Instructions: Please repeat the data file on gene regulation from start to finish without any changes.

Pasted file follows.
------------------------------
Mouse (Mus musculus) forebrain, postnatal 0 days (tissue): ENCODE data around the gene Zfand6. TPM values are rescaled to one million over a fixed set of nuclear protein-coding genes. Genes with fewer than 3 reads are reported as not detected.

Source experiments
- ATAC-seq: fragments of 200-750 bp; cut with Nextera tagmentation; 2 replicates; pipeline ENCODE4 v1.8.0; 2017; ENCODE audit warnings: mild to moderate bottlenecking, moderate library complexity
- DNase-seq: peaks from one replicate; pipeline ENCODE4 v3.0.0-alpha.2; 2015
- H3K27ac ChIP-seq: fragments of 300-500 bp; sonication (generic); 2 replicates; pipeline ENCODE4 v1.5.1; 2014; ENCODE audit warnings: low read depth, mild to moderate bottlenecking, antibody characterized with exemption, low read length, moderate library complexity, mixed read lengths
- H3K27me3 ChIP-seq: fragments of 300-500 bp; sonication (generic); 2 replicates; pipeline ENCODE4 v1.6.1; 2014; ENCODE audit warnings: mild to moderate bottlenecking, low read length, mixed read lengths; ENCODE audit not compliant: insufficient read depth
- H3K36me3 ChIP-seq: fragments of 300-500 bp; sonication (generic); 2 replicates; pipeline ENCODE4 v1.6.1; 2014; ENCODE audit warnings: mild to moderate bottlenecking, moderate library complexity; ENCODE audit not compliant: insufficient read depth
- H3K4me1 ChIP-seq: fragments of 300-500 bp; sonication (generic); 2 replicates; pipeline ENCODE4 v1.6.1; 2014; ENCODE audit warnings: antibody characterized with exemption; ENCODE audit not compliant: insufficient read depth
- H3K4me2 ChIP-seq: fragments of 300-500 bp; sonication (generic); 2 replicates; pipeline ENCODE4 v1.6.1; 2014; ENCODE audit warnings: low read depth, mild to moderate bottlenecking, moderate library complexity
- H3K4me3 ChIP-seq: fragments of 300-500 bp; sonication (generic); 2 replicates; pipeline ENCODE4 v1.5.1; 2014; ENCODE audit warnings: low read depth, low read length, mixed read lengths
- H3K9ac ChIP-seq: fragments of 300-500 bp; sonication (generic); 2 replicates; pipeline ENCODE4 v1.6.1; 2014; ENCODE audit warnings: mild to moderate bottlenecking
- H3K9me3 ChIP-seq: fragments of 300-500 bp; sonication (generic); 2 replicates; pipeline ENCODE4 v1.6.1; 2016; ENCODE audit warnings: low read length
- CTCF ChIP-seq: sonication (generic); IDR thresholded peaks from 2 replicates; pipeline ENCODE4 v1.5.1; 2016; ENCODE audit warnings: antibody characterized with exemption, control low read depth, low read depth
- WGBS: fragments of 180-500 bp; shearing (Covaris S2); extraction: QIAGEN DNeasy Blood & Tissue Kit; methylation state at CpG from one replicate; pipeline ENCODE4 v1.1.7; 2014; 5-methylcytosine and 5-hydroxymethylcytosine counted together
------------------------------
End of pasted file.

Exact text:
Mouse (Mus musculus) forebrain, postnatal 0 days (tissue): ENCODE data around the gene Zfand6. TPM values are rescaled to one million over a fixed set of nuclear protein-coding genes. Genes with fewer than 3 reads are reported as not detected.

Source experiments
- ATAC-seq: fragments of 200-750 bp; cut with Nextera tagmentation; 2 replicates; pipeline ENCODE4 v1.8.0; 2017; ENCODE audit warnings: mild to moderate bottlenecking, moderate library complexity
- DNase-seq: peaks from one replicate; pipeline ENCODE4 v3.0.0-alpha.2; 2015
- H3K27ac ChIP-seq: fragments of 300-500 bp; sonication (generic); 2 replicates; pipeline ENCODE4 v1.5.1; 2014; ENCODE audit warnings: low read depth, mild to moderate bottlenecking, antibody characterized with exemption, low read length, moderate library complexity, mixed read lengths
- H3K27me3 ChIP-seq: fragments of 300-500 bp; sonication (generic); 2 replicates; pipeline ENCODE4 v1.6.1; 2014; ENCODE audit warnings: mild to moderate bottlenecking, low read length, mixed read lengths; ENCODE audit not compliant: insufficient read depth
- H3K36me3 ChIP-seq: fragments of 300-500 bp; sonication (generic); 2 replicates; pipeline ENCODE4 v1.6.1; 2014; ENCODE audit warnings: mild to moderate bottlenecking, moderate library complexity; ENCODE audit not compliant: insufficient read depth
- H3K4me1 ChIP-seq: fragments of 300-500 bp; sonication (generic); 2 replicates; pipeline ENCODE4 v1.6.1; 2014; ENCODE audit warnings: antibody characterized with exemption; ENCODE audit not compliant: insufficient read depth
- H3K4me2 ChIP-seq: fragments of 300-500 bp; sonication (generic); 2 replicates; pipeline ENCODE4 v1.6.1; 2014; ENCODE audit warnings: low read depth, mild to moderate bottlenecking, moderate library complexity
- H3K4me3 ChIP-seq: fragments of 300-500 bp; sonication (generic); 2 replicates; pipeline ENCODE4 v1.5.1; 2014; ENCODE audit warnings: low read depth, low read length, mixed read lengths
- H3K9ac ChIP-seq: fragments of 300-500 bp; sonication (generic); 2 replicates; pipeline ENCODE4 v1.6.1; 2014; ENCODE audit warnings: mild to moderate bottlenecking
- H3K9me3 ChIP-seq: fragments of 300-500 bp; sonication (generic); 2 replicates; pipeline ENCODE4 v1.6.1; 2016; ENCODE audit warnings: low read length
- CTCF ChIP-seq: sonication (generic); IDR thresholded peaks from 2 replicates; pipeline ENCODE4 v1.5.1; 2016; ENCODE audit warnings: antibody characterized with exemption, control low read depth, low read depth
- WGBS: fragments of 180-500 bp; shearing (Covaris S2); extraction: QIAGEN DNeasy Blood & Tissue Kit; methylation state at CpG from one replicate; pipeline ENCODE4 v1.1.7; 2014; 5-methylcytosine and 5-hydroxymethylcytosine counted together